Streets of London (song)

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"Streets of London" is a song written by Ralph McTell. It was first recorded for McTell's 1969 album Spiral Staircase but was not released in the United Kingdom as a single until 1974. It was his greatest commercial success, reaching number two in the UK singles chart, at one point selling 90,000 copies a day[1] and winning him the 1974 Ivor Novello Award for Best Song Musically and Lyrically and a Silver disc for record sales.[2]

The song was inspired by McTell's experiences busking and hitchhiking throughout Europe, especially in Paris and the individual stories are taken from Parisians – McTell was originally going to call the song Streets of Paris;[3] eventually London was chosen because he realised he was singing about London.[4] The song contrasts the common problems of everyday people with those of the homeless, lonely, elderly, ignored and forgotten members of society.

McTell left the song off his debut album, Eight Frames a Second, since he regarded it as too depressing, and did not record it until persuaded by his producer, Gus Dudgeon, for his second album in 1969. A re-recorded version charted in the Netherlands in April 1972, notching up to #9 the next month.[5] McTell re-recorded it for the UK single release in 1974.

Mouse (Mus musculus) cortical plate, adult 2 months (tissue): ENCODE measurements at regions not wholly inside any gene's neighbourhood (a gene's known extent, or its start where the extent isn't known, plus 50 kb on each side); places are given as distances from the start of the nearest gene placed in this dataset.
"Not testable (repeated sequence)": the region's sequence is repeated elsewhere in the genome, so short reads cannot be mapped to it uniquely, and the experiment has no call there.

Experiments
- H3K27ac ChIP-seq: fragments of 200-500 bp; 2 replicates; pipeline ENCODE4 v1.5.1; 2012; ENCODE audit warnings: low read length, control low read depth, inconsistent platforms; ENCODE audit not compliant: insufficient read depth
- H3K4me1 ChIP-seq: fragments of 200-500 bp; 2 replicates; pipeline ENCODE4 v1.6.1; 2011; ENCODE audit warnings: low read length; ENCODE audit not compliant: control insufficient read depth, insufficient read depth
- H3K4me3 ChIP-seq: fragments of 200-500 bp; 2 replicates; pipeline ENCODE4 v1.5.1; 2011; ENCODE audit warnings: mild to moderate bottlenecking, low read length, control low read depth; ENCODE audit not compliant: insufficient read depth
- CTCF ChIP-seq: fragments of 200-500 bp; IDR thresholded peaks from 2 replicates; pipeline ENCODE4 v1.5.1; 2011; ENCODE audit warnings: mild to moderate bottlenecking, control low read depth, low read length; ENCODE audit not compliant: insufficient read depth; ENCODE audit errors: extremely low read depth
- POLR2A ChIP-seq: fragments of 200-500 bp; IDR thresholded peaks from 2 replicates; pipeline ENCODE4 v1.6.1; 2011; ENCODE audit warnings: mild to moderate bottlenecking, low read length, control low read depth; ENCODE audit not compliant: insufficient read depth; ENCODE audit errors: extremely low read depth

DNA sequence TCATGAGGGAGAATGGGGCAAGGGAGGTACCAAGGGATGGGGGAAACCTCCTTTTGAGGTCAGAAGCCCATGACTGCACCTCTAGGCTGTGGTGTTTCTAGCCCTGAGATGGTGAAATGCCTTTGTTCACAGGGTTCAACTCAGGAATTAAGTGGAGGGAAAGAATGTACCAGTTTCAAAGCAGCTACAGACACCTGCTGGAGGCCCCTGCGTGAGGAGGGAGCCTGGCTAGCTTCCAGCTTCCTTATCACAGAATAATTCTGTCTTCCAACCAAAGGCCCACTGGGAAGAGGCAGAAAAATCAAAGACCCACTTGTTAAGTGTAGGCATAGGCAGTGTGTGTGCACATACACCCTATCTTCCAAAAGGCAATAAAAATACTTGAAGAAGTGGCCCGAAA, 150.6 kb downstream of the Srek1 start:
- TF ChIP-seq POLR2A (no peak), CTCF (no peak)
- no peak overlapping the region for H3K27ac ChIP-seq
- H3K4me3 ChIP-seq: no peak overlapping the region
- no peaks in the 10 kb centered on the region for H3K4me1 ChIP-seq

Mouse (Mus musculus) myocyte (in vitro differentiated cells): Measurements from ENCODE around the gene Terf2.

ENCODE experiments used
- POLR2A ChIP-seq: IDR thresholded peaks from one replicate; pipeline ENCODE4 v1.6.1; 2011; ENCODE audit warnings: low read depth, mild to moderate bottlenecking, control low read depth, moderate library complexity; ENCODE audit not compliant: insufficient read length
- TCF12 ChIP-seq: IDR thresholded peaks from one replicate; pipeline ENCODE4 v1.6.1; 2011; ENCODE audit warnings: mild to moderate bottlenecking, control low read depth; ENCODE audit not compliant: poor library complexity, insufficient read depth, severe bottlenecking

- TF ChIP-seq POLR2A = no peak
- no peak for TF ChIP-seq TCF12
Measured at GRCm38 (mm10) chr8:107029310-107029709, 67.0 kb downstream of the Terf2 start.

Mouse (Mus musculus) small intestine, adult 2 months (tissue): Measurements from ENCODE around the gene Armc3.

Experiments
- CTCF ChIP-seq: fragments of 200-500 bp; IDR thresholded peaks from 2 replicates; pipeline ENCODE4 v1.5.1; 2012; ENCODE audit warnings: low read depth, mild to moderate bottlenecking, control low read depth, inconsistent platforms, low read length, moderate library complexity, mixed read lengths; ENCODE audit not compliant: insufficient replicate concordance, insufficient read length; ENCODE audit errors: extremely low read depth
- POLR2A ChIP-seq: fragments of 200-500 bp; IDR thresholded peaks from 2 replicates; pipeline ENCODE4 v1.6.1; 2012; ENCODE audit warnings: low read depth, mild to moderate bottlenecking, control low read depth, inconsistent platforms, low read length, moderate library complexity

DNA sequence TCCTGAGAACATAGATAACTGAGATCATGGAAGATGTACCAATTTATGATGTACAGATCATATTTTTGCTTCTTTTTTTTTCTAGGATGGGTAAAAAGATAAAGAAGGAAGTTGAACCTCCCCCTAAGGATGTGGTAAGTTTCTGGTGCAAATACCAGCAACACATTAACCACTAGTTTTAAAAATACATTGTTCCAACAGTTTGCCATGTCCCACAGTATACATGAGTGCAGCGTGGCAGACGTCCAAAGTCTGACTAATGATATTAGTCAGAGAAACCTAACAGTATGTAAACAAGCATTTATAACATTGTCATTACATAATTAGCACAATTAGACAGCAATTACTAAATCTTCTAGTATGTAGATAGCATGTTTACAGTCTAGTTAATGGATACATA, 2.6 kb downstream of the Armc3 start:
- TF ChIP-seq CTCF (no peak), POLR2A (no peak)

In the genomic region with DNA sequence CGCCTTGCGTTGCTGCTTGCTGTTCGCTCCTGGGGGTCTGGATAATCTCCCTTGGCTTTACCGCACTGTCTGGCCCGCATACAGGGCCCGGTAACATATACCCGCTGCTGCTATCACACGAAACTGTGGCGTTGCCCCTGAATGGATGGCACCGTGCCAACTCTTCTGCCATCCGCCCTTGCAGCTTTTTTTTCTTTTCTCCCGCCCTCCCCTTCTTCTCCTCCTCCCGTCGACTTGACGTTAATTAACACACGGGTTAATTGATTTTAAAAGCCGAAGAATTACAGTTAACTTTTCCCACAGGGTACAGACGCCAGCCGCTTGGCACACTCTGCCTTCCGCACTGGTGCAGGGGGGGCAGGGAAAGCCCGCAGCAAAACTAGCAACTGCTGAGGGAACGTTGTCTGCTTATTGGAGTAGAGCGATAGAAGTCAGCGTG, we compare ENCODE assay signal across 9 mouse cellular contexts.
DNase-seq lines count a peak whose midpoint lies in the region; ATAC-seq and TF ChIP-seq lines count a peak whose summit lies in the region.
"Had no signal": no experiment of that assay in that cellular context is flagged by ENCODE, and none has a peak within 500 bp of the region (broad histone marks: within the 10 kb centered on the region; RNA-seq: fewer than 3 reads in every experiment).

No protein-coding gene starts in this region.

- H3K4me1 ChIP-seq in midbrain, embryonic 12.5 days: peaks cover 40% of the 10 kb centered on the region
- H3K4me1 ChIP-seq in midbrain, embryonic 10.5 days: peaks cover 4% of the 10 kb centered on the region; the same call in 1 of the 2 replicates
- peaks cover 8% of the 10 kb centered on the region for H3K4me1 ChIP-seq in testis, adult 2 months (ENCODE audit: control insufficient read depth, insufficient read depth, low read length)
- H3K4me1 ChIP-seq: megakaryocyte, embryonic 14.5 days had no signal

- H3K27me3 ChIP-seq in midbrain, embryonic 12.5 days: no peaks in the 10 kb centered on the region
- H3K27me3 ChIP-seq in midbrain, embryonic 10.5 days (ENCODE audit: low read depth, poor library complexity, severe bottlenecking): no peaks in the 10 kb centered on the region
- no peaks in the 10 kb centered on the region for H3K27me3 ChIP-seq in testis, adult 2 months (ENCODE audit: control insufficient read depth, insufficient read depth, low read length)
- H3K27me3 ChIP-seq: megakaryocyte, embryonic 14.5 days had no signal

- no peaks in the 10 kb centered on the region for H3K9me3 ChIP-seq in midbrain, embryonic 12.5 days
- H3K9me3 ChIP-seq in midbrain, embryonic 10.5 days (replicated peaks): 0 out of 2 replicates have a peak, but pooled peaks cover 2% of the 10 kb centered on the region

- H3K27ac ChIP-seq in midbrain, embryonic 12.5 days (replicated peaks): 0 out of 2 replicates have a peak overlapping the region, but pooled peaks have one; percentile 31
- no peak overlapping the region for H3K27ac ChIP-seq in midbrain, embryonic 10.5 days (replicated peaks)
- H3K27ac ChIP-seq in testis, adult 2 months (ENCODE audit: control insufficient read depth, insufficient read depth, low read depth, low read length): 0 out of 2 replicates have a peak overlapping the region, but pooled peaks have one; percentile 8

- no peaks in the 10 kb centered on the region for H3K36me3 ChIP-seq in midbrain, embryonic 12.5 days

McTell played the song in a fingerpicking style with an AABA chord progression.[6] Over two hundred artists have made covers of this song[7] including Glen Campbell, Harry Belafonte, Cliff Richard,[8] Blackmore's Night, Mary Hopkin, Raffi, Sam Hui,[9] Sinéad O'Connor, Schooner Fare, Anti-Nowhere League,[10] Roger Whittaker, Cleo Laine[11] and Liam Clancy.[12] Its popularity was also the subject of a comedy sketch on BBC show Big Train.[13] Finnish folk rock artist Hector has translated the lyrics to Finnish language, as Kuinka voit väittää ("How Can You Claim"), telling essentially the story in Finnish. German singer/songwriter Jasmine Bonnin did the same in Germany with a version called "Straßen unserer Stadt" ("Streets of our city").